The following notes and quotes have been collected from numerous BC Wine industry contacts (as noted) describing what seems to have been an above average growing season, albeit a condensed one. - LC
Laughing Stock Vineyards: (Sep 29th)
"If you had asked us this spring, when snow still covered the vineyard, as to how the season would end, we would have been rather pessimistic with the latest bud break we've ever had thanks to the late arrival of spring. Coupled with the TSX at 7,500, things were looking pretty dire, with nature and the market obviously in cahoots. Fast forward 6 months, the TSX is over 11,000 and in the past 90 days of Okanagan sunshine, we've only had 2 days of rain, resulting in the earliest harvest ever at Laughing Stock."
From Burrowing Owl Estate Winery: (Oct 1st)
"Following an almost picture perfect grape growing summer the harvest has come upon us early. There is a good chance that you will see the action when you visit us during The Okanagan Wine Festival. Chardonnay (pictured here) and Pinot Gris were harvested Sept 21 & Sept. 22. Look for a spectacular vintage to result from this year's harvest. The quality of the grapes coming in are fantastic."
Road 13 Vineyards & Winery: (Dec 3rd)
"In the Okanagan Valley, cool climate viticulture is defined by its compressed growing season, which is possible with the long daylight hours that southern regions miss. 2009 was, hands down, the most compressed vintage that we’ve ever seen in the Okanagan. Bud break began almost 3 weeks late yet, despite the late start, the vines easily caught up with little rain and perfect temperatures for uninterrupted growth. We started into harvest well ahead of schedule which was fortunate because we were about to get hit with some unseasonably cold weather much earlier than normal. The growing season ended about 2 weeks early with a leaf killing frost (albeit on generally ripe grapes). We were fortunate for our ripeness to have caught up the way it did!
Obviously the weather conditions will have an impact on the flavours and textures of the wines, which will reveal themselves over time. Nobody honestly knows if the impact will be positive or simply “different”. The star wines that we have noticed so far in the cellar are definitely Chardonnay, which is showing excellent intensity and balance, and Merlot and Syrah, which are showing very good intensity as well as excellent tannic structure. Overall, we’re excited for the new vintage to be released and can’t wait to share them!"
Averill Creek Vineyard: (Dec)
"Averill Creek had a wonderful year in 2009 with a bumper harvest of very good quality, ripe fruit. We were expecting 65 tons of grapes and ended up picking 92 tons. The quality of the Pinot Noir was exceptional and we have great hopes for making a reserve which would be available in 2011. We will have good volumes of Pinot Gris and Gewurztraminer for 2010 and we will be releasing a new wine made in a Beaujolais style from our Marechal Foch."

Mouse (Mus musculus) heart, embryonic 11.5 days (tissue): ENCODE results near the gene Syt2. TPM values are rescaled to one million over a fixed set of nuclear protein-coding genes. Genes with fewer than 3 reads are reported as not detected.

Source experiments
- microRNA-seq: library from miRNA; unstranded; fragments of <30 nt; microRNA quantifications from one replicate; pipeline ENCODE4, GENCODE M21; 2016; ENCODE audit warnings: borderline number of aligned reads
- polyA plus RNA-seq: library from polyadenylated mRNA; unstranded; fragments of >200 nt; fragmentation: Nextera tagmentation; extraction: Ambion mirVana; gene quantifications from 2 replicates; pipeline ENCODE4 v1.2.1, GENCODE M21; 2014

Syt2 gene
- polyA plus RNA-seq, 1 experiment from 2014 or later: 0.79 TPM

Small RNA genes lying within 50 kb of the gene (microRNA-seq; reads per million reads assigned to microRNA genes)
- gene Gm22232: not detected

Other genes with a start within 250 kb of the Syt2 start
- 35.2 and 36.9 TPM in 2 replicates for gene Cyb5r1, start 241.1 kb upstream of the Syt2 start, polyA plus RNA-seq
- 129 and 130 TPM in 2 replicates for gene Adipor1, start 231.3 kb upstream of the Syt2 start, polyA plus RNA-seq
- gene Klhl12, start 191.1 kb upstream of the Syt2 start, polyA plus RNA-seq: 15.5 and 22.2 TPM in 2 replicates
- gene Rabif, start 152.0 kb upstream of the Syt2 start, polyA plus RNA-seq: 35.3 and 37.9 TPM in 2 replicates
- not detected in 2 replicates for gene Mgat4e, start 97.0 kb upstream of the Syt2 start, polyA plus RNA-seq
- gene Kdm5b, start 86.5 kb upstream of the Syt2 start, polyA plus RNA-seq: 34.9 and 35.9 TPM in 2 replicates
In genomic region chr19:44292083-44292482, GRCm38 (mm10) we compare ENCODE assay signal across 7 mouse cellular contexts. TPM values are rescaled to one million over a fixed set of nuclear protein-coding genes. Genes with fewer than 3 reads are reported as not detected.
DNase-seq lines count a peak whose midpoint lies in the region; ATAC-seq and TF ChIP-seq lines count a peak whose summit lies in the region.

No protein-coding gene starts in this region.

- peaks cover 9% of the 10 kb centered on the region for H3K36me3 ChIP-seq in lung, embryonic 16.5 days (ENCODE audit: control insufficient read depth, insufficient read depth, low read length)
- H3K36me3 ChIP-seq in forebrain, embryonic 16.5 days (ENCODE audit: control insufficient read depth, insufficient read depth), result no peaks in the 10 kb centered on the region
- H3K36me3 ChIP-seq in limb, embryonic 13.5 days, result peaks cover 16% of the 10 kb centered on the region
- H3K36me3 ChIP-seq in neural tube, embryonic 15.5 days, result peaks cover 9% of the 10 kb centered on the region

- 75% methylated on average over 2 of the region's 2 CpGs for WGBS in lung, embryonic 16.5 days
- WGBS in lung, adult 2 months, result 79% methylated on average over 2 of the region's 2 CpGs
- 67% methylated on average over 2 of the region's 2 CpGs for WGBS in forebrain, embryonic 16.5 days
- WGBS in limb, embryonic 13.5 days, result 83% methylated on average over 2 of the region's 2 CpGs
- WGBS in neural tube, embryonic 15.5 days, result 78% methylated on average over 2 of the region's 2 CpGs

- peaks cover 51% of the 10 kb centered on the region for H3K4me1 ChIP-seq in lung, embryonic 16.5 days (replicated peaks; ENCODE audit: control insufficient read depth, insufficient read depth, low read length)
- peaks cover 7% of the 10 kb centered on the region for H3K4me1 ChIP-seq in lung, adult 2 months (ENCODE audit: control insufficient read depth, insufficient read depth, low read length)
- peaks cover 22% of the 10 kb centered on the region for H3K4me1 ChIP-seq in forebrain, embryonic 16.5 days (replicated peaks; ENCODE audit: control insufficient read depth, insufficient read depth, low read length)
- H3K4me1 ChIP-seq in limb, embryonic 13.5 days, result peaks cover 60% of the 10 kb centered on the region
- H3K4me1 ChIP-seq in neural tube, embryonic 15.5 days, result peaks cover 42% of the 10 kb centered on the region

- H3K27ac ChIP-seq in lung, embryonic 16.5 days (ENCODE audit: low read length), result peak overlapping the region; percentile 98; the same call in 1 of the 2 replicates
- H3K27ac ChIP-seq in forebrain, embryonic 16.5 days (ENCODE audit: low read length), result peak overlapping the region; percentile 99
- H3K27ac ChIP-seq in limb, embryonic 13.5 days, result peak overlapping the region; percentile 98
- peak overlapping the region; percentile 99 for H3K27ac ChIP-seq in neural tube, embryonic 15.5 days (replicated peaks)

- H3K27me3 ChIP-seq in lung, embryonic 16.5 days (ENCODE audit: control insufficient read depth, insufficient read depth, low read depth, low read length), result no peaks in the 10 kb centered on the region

Wild Goose Vineyards: (Dec 8th)
"Anyone who thinks that farming is not exciting should have lived through the 2009 growing season! It started after one of the coldest winters that we had ever experienced in our 25 years of growing grapes. Although there was tremendous damage to vineyards throughout the entire valley, Wild Goose fared rather well in that we suffered only small losses to our crops, both at our vineyards and at those selected vineyards which grow for us. Many Okanagan grape growers suffered huge losses to plants and crops. The harsh winter slowed the start of spring, but things picked up in June when the sun began to heat our valley. Once things warmed up, the heat never let up! The intense heat led to one of our earliest harvests on record. The harvest came so fast that our Wild Goose Riesling was harvested in September, the only time in our history that we picked Riesling in September!! Every variety appeared to ripen at the same time. We proceeded to pick one variety after another, with no breaks in between. Fortunately most of our grapes were harvested when the entire valley was hit with -10 C temperatures on October 10. Many locals who live in the Okanagan say they had never experienced cold temperatures like this so early in October. Any grapes that were still hanging when the freeze occurred were unaffected by the frost because the grapes were already ripe and were just waiting their turn to be picked and processed. After this freeze the valley experienced seasonally normal temperatures. So what was the result of all of this strange weather on the wine industry? One of the best harvests we have ever experienced!! Lovely clean fruit with vibrant flavours and beautiful crisp acidity. 2009 will certainly be an excellent vintage to watch out for when the wines are released in mid April!"
Black Hills Estate Winery: (Dec 9th)
"As you may have heard, the 2009 vintage could well be one of the most outstanding of the decade! Mother Nature delivered unto the South Okanagan a beautifully hot growing season from June to late September. Lots of warm days to enable full ripening of the fruit and cool nights to help capture the acidity in the grapes. This resulted in a harvest that started two weeks early than normal and kept our vineyard crew hopping throughout September.
When an early frost hit the Okanagan Valley on Oct. 7, 8 and 9, the impact was nominal to us as most of our grapes had already been picked. What grapes were on the vine were quickly harvested and processed with no impact on their quality. All in all, our winemaking team is very excited by what is shaping up in the tanks and barrels. The flavor profiles are incredible!"